# Expected Value (EV) Definition & Calculation

## What is the Expected Value (EV)?

The expected value (EV) is an anticipated value for an investment at some point in the future. In statistics and probability analysis, the expected value is calculated by multiplying each of the possible outcomes by the likelihood each outcome will occur and then summing all of those values. By calculating expected values, investors can choose the scenario most likely to give the desired outcome.

ï»¿


begin{aligned} EV=sum P(X_i)times X_iend{aligned}

EV=âˆ‘P(Xiâ€‹)Ã—Xiâ€‹â€‹ï»¿

## Understanding the Expected Value (EV)

Scenario analysis is one technique for calculating the expected value (EV) of an investment opportunity. It uses estimated probabilities with multivariate models to examine possible outcomes for a proposed investment. Scenario analysis also helps investors determine whether they are taking on an appropriate level of risk given the likely outcome of the investment.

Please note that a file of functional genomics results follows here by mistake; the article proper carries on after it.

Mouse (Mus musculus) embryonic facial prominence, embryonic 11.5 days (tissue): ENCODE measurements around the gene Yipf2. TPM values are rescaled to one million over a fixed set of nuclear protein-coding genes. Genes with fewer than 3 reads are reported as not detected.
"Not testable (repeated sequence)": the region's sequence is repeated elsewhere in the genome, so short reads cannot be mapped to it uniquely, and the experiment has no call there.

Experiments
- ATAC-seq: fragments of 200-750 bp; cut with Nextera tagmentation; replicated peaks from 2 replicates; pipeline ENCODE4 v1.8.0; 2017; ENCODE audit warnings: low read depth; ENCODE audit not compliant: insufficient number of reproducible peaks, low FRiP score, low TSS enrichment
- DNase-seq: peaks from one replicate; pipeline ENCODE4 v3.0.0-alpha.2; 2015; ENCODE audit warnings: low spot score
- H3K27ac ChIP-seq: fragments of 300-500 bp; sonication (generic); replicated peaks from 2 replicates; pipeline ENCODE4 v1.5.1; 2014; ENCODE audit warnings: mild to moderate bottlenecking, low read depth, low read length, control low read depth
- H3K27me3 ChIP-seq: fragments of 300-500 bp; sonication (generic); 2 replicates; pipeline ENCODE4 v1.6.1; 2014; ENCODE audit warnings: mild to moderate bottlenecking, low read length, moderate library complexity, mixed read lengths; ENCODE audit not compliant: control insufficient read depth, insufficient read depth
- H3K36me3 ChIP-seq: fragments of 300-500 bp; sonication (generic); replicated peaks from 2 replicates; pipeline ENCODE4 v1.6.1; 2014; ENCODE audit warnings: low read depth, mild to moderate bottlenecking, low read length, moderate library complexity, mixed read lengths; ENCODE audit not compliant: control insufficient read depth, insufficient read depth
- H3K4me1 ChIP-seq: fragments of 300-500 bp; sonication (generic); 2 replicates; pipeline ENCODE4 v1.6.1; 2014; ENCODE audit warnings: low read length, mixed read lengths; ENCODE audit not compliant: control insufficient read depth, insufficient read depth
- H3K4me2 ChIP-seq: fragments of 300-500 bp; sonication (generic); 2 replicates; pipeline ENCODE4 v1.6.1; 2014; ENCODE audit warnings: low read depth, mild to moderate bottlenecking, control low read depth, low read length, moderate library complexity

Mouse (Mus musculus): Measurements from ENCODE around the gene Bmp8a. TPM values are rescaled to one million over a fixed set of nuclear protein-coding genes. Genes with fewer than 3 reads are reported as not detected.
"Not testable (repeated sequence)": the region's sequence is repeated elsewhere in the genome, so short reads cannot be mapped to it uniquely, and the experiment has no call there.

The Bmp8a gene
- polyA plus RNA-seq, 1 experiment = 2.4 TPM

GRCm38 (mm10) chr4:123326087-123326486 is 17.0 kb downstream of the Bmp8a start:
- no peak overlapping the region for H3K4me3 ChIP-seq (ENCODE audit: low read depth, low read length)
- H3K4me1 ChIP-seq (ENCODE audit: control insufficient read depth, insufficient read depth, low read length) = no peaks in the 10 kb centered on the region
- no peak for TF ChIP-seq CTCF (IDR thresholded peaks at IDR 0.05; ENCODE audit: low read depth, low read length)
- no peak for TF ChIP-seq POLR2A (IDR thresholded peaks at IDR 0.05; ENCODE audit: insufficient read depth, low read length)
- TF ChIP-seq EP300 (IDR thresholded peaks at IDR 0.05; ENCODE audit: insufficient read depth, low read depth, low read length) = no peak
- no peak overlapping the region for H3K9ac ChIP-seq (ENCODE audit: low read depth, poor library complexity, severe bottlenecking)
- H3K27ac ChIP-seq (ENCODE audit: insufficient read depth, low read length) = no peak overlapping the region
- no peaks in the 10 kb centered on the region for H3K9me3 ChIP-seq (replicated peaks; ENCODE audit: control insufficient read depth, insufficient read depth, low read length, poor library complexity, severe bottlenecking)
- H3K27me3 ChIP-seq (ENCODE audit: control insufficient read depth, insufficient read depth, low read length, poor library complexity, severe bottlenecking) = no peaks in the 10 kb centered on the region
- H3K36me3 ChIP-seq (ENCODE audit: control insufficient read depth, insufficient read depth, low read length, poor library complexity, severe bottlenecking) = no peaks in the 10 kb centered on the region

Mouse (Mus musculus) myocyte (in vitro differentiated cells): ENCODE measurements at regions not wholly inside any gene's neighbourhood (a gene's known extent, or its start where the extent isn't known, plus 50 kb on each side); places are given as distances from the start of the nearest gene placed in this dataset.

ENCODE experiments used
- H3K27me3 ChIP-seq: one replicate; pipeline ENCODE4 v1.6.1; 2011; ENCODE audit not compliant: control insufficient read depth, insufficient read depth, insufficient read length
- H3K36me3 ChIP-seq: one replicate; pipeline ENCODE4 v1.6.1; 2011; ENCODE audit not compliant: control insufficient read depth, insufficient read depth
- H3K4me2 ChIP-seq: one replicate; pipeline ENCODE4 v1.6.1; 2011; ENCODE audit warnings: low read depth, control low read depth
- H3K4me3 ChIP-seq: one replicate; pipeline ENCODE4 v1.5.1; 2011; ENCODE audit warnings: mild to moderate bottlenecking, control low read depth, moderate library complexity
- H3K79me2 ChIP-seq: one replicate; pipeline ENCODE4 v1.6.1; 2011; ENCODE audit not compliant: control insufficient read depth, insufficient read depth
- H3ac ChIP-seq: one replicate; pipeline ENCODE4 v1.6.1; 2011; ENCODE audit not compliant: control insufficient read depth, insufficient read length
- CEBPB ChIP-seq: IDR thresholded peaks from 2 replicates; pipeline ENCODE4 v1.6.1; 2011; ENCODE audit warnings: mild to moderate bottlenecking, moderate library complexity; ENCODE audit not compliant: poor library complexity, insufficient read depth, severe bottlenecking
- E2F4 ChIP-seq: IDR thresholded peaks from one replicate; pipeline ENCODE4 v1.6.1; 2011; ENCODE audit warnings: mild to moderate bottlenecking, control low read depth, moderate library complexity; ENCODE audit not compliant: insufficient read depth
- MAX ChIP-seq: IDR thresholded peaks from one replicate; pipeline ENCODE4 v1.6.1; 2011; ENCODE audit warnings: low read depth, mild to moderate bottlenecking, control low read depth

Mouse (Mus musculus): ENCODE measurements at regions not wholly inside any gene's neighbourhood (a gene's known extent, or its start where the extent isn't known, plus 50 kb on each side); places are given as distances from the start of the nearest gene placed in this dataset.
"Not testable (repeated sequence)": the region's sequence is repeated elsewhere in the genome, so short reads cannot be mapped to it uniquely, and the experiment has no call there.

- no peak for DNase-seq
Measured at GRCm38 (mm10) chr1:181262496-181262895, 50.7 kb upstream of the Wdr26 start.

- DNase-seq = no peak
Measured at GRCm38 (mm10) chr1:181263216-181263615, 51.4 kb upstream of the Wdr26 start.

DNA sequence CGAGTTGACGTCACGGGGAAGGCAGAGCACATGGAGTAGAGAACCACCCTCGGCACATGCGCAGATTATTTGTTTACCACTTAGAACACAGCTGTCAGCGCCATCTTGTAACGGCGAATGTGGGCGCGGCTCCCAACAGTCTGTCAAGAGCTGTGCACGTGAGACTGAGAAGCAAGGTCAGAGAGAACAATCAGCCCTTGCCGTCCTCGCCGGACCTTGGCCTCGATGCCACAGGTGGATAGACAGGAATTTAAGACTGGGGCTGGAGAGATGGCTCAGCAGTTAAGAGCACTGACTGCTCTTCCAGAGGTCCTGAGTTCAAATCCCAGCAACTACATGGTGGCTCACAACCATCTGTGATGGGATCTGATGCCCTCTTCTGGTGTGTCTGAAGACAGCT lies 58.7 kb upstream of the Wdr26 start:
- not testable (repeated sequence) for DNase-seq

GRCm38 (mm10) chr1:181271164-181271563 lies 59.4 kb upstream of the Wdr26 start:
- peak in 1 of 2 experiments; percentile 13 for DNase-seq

The EV of a random variable gives a measure of the center of the distribution of the variable. Essentially, the EV is the long-term average value of the variable. Because of the law of large numbers, the average value of the variable converges to the EV as the number of repetitions approaches infinity. The EV is also known as expectation, the mean or the first moment. EV can be calculated for single discrete variables, single continuous variables, multiple discrete variables, and multiple continuous variables. For continuous variable situations, integrals must be used.

## Example of Expected Value (EV)

To calculate the EV for a single discrete random variable, you must multiply the value of the variable by the probability of that value occurring. Take, for example, a normal six-sided die. Once you roll the die, it has an equal one-sixth chance of landing on one, two, three, four, five, or six. Given this information, the calculation is straightforward:

ï»¿


begin{aligned}left(frac{1}{6}times1right)&+left(frac{1}{6}times2right)+left(frac{1}{6}times3right)\&+left(frac{1}{6}times4right)+left(frac{1}{6}times5right)+left(frac{1}{6}times6right)=3.5end{aligned}

(61â€‹Ã—1)â€‹+(61â€‹Ã—2)+(61â€‹Ã—3)â€‹ï»¿

If you were to roll a six-sided die an infinite amount of times, you see the average value equals 3.5.